Orthodox Leaders To Visit Controversial Slaughterhouse

By Anthony Weiss

Published July 29, 2008.
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Just days after a protest at the site of the nation’s largest kosher slaughterhouse, a group of Orthodox rabbis and community leaders will be visiting the plant in Iowa on July 31.

Agriprocessors, Inc., the country’s largest provider of kosher meat, is paying for a delegation of Orthodox rabbis and community leaders to visit the company’s massive plant in Postville, Iowa, and to meet with company representatives and local elected officials. One of the organizers of the trip said that the purpose of the visit was to determine whether the reports of worker abuse that have made headlines nationwide are, in fact, true.

“We’re going down to see for ourselves, ask our own questions, and see where the truth lies,” said Rabbi Pesach Lerner, who is executive vice president of the National Council for Young Israel, an umbrella group for Orthodox synagogues that is helping to organize the trip. “We’ve already learned that you can’t trust any of the papers in the media. Too many have their own agenda, and too many write with their own angles.”

Agriprocessors has faced heightened scrutiny for the past two years over the labor conditions at its Postville plant. Following a May 2006 report in the Forward on the plant’s labor conditions, several religious leaders conducted fact-finding missions of their own. An Orthodox rabbi from Minnesota who has provided kosher certification for Agriprocessors visited the plant and praised the working conditions. A delegation of Conservative rabbis was more critical after its own trip and subsequently started an initiative to monitor and certify working conditions in kosher food production.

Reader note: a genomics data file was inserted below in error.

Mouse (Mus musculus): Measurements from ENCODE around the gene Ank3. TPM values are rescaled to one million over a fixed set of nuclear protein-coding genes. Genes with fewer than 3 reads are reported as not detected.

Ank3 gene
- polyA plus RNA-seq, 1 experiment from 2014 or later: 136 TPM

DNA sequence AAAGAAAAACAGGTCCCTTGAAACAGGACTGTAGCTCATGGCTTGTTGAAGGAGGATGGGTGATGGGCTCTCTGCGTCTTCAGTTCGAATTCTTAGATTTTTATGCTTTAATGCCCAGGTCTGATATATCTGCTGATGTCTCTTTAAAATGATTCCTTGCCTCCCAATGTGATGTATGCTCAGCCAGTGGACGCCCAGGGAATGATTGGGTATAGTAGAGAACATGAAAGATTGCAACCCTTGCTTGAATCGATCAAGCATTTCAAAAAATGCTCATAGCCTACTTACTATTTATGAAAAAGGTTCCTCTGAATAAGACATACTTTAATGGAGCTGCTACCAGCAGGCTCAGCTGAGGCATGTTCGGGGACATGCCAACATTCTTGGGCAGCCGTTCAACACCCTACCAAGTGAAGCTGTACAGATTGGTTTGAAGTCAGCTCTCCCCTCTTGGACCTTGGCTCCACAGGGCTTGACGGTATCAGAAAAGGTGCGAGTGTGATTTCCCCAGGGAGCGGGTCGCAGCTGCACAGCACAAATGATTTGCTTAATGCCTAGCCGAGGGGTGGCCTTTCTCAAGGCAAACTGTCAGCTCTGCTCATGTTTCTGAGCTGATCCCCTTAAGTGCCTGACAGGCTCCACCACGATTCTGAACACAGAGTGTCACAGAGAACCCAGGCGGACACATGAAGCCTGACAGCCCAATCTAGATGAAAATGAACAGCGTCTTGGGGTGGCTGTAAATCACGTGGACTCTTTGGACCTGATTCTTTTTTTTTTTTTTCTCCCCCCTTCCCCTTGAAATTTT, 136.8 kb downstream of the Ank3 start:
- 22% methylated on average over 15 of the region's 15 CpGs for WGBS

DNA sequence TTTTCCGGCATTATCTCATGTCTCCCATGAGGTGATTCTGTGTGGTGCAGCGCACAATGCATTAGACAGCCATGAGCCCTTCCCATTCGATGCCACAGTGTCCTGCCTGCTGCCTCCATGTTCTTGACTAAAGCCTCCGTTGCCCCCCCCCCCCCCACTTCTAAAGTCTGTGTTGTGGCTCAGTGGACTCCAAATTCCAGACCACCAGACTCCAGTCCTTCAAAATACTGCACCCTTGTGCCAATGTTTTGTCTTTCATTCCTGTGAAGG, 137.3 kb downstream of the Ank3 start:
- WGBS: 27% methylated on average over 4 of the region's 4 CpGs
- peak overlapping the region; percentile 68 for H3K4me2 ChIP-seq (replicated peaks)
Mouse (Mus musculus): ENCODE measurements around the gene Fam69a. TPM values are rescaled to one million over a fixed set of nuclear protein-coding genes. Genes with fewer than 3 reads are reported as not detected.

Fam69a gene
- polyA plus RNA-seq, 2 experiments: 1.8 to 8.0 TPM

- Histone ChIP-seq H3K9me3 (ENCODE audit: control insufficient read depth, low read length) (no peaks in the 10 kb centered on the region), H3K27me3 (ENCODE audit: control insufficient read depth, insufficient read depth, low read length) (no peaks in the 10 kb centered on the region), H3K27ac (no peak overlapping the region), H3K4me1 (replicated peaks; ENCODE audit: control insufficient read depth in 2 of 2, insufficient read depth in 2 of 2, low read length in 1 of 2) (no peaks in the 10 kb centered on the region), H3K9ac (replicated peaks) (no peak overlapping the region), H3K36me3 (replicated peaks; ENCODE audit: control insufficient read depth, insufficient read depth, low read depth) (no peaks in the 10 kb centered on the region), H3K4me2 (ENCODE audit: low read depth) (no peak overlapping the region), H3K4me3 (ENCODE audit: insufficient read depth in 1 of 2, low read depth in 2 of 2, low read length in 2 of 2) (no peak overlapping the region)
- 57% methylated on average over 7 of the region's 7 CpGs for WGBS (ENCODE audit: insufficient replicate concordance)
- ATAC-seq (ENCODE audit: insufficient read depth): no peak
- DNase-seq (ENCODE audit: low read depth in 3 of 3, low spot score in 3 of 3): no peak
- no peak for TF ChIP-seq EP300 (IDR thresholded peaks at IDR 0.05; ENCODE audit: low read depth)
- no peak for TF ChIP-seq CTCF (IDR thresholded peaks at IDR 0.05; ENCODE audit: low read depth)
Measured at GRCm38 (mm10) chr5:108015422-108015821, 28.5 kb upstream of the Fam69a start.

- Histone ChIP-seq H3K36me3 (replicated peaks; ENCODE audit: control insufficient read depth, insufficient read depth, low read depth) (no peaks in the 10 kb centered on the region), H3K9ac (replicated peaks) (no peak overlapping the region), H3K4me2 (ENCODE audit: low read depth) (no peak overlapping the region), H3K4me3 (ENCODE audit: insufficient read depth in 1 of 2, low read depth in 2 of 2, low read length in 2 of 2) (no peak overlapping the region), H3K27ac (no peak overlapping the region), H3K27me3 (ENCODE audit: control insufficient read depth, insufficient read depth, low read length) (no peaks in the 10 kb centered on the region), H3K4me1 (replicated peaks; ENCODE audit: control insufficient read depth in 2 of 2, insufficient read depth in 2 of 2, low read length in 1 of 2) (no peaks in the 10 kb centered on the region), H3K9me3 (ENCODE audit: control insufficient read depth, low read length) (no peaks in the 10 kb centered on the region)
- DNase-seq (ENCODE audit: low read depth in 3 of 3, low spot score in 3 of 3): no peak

The level of scrutiny on Agriprocessors has increased sharply in the wake of a massive federal raid on the slaughterhouse last May, in which federal agents arrested nearly 400 undocumented immigrants, most of them from Mexico and Guatemala. A number of newspapers have reported extensively on working conditions at the plant, and on July 27, liberal Jewish groups organized a protest in Postville.

Lerner, the trip organizer, declined to provide names of the people making the upcoming trip, but he said that the group would include 20 to 25 rabbis and organizational leaders from all parts of the country. Lerner also said that Agriprocessors was paying for the visit and that the trip would be closed to the press.

Menachem Lubinsky, president and CEO of the kosher industry consulting firm Lubicom and a spokesman for Agriprocessors, declined to comment on the visit.

Rabbi Morris Allen, who spearheaded the Conservative movement’s 2006 visit and has been one of the leading critics of Agriprocessors, praised the visit but urged the Orthodox group to speak with workers as well as officials.

“The more people who visit and take an interest in what’s going on in Postville, the better,” Allen told the Forward, adding that if the Orthodox leaders “really want to find out what’s going on, they need to speak not only with people at the plant but they need to speak with the workers, and the workers need to be able to talk openly and honestly, without any fear of intimidation or repercussions.”

Lerner said that no time had been set aside specifically to talk to workers but that Agriprocessors had assured the Orthodox delegation that its members could speak with anyone in the plant. He said he believed that some of the members of the group speak Spanish.






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